Thus, besides being the central defence fort holding the most important buildings inside Moscow, the kremlin was also the place where the Russian leaders got their power by coronation.


No wonder that the Kremlin is seen as the centre of Russian power – it was and still is. Because nowadays, Russian president Vladimir Putin still has his office inside the Kremlin. When visiting the Kremlin, I asked an employee where Putin is working exactly on this square. Smiling, he told me that he works inside the Grand Kremlin Palace, which is the place where all the meetings with foreign ministers take place. He even told us where the entrances are, but also that it would probably be quite hard to get in. Of course, I investigated, and remarkably, the entrances are next to the pavement. It is a wonder that you are allowed to come so close to the actual building where this mighty man works. Naturally, the employee was right – the doors were closed. When asked whether he had seen the president himself, he told that he had seen him only once: in a car driving past. Thinking of how long this man has probably already worked there, seeing the president once does not seem much. But then again, much is cloaked in mystery about the president. And rightly so, because he should be able to do his work properly. When considering this, and the fact that there are a lot of churches in the kremlin, I wonder about the person behind the façade of the Russian president. His job must be incredibly hard. This country is not an easy country to govern, and the job must be lonely at times. How does he cope with these things? Does he believe in God? If so, does he ever go to one of the churches and seek for guidance? I could imagine this happening, but I can never be sure. No one can.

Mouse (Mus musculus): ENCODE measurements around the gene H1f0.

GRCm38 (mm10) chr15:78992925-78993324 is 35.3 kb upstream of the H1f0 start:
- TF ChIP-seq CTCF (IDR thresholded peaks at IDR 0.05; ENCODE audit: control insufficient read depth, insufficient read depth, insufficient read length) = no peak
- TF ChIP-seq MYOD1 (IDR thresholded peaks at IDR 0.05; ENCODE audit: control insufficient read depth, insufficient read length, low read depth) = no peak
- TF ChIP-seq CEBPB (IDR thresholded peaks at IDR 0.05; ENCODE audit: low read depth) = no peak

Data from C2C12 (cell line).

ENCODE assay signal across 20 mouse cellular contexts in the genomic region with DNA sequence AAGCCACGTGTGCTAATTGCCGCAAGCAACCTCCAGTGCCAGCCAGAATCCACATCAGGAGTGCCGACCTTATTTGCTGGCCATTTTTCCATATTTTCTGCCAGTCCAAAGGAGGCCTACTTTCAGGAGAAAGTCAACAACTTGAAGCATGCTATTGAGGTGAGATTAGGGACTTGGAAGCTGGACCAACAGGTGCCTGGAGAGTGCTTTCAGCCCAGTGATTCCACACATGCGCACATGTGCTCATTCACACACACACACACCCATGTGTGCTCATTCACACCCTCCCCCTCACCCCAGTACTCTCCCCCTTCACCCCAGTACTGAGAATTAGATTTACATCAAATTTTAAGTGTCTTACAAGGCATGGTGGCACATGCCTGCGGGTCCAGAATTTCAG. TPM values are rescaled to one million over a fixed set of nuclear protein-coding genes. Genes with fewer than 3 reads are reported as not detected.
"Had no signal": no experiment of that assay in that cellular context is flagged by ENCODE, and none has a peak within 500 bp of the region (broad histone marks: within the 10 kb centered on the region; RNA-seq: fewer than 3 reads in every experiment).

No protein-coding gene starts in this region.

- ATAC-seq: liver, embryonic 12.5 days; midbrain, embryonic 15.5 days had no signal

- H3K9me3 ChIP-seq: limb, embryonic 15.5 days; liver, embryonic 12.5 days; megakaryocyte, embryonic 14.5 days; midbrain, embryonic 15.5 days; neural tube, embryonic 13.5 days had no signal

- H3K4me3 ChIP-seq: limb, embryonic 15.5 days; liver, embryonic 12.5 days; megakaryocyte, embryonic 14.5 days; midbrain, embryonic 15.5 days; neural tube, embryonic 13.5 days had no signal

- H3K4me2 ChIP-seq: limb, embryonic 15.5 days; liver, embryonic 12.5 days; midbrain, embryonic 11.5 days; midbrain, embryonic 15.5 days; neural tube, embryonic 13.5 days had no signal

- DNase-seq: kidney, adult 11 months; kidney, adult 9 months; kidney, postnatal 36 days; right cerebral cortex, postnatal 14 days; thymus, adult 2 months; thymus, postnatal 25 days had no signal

Walking around inside the Kremlin, I couldn’t help but getting a bit of a weird feeling. The place is huge, and there is a lot of space to walk around, but not all streets are accessible. When I stepped on a street to cross the road, a guard waved me back. Apparently that road was not for visitors. 


The buildings are huge, the shadows cast by those mostly white buildings are huge, the amount of tourists is huge. A lot of Chinese tourists, of course. But still, besides massive amounts of people walking around a lot of buildings, the place feels a bit empty to me. The Moscow Kremlin is still the place where the centre of the Russian government is located, and thus it is still the place where Russian power originates from. It did so for 500 years already, and it will probably continue to do so. Maybe this was part of what I was grasping while walking around there. Of course, I am looking at this in hindsight, but to me, the atmosphere inside the walls was a bit eerie.